HOUSING developers have won a decade-long battle to build housing on former army polo fields at Dreghorn after a Scottish Government reporter overruled a council decision to reject the bid.
Taylor Wimpey and Miller Homes said in a statement they were “pleased with the outcome” of the appeal that could see 75 residential homes being built on land south of Dreghorn Loan.
City planning chiefs had twice rejected proposals, which community groups claim could lead to Colinton’s population doubling in the coming years, on the basis it was not compatible with their local plan. A Scottish Government inquiry had recommended that up to 75 homes should be allowed – only for councillors to overrule the advice.
Ward councillor Jason Rust branded the decision “a black day for Colinton”.
“This is devastating news for the local community despite their best efforts and for all of the hundreds of people who have objected,” he said.
“It seems that Scottish Government advice about appropriate land supply has outranked the council’s city development plan. The decision has the potential to stymie the best possible comprehensive plan for the Dreghorn area once it is sold for development.
“This is particularly unfortunate since there seems to be no shortage of sites in practice and there is already a lot of uncertainly in relation to the Barracks sites.”
Plans to develop housing on the polo fields were first drawn up in 1999, prompting angry residents to raise £50,000 in a failed bid to buy the land from the Ministry of Defence.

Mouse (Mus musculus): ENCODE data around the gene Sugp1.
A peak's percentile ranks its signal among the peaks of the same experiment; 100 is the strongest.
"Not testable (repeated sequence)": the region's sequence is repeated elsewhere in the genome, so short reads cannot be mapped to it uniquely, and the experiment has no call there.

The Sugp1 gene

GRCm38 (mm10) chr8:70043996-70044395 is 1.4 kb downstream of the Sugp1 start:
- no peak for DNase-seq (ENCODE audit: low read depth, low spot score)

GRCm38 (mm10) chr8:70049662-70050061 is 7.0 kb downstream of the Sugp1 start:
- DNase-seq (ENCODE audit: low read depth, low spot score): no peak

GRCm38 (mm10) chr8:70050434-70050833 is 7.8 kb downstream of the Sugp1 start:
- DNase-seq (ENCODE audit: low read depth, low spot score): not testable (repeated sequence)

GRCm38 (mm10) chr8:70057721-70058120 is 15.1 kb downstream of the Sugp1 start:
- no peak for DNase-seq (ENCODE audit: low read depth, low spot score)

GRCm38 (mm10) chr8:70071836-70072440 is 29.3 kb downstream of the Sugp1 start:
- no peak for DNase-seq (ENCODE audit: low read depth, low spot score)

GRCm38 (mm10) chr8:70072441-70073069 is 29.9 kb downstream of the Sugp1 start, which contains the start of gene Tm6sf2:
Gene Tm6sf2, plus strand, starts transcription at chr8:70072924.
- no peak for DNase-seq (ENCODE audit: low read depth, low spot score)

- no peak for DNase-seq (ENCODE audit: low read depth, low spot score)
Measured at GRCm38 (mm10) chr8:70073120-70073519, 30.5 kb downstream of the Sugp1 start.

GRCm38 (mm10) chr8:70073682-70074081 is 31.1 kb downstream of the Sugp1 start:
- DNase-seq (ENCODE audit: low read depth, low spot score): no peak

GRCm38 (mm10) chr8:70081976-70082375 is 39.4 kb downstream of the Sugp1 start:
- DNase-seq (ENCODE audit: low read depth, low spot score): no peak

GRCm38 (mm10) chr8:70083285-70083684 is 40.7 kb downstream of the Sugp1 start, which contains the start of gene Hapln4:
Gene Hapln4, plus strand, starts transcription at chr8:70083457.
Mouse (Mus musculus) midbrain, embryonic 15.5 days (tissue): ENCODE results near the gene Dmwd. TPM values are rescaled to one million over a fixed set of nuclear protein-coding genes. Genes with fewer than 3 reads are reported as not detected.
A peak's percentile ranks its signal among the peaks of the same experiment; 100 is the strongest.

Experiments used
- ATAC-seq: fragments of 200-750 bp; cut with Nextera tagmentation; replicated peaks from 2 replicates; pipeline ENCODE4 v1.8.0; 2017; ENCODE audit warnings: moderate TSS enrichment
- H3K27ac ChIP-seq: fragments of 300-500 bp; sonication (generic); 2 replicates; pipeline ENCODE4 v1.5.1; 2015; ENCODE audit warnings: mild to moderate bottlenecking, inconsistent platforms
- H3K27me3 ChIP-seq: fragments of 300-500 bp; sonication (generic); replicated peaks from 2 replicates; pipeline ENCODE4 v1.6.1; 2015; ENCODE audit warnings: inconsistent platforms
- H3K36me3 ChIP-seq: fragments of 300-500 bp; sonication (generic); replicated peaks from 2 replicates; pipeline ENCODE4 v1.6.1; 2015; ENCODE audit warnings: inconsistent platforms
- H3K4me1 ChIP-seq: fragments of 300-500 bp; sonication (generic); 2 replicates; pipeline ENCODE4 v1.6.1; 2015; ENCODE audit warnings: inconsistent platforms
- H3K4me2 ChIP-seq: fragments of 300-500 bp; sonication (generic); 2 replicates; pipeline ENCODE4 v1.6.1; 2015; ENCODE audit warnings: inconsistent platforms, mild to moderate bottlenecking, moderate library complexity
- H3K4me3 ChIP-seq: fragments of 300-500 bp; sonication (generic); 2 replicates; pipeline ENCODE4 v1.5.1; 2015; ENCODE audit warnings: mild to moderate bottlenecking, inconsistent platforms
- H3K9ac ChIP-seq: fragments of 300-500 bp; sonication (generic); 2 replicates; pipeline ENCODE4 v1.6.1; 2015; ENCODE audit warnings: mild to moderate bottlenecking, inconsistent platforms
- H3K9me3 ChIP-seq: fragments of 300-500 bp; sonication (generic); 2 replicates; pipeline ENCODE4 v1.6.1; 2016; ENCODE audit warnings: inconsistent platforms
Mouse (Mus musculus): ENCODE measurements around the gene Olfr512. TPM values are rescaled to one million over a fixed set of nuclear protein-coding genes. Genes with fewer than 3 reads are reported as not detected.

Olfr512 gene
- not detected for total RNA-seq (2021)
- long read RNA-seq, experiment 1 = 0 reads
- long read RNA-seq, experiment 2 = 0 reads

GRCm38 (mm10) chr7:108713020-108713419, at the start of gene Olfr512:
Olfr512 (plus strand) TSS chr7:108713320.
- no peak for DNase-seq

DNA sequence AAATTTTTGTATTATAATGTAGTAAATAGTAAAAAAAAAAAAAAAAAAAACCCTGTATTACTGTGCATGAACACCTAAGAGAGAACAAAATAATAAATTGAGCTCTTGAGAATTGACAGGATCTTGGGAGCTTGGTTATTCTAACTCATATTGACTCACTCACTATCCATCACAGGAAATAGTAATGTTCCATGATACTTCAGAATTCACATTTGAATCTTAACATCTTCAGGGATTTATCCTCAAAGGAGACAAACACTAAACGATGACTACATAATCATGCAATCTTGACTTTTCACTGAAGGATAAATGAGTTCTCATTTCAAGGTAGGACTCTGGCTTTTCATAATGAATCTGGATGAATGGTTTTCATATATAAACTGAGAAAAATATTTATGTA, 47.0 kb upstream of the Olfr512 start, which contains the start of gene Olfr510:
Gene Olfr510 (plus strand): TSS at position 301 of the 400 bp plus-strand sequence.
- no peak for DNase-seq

Miller and Taylor Woodrow submitted a new planning application in 2004 for 47 houses, eight homes and a new access road. More than 1100 people signed a petition against it, and another 900 people objected individually.
The developers then appealed against the decision but withdrew before a public inquiry after getting advice on the “best way to get planning consent”.
A new planning application submitted in March was refused three months later, but developers Taylor Wimpey and Miller Homes then appealed to the Scottish Government.
David Bewsey, planning convenor for Colinton Amenity Association (CAA), which opposed the development, said it was “disappointed” with the decision and the city council’s “less than robust” defence of its original ruling.
“For ten years the council defended their position and we find it really disheartening that they have now decided to give up,” he said.
“We are frustrated at the lack of robustness that the council planning department have put into the appeal process.
“We also made a formal complaint against the officers for which we have received a pretty pathetic response.”
But he said CAA would now seek to work with the developer.
“We are in favour of the right development in the right place,” he said. “There now needs to be a rethink of the whole area.
“We have never been opposed to sensible development in the right place but scrupulous, low-hanging branch development like this.”
He added: “This could be the greatest change to the area in 130 years.”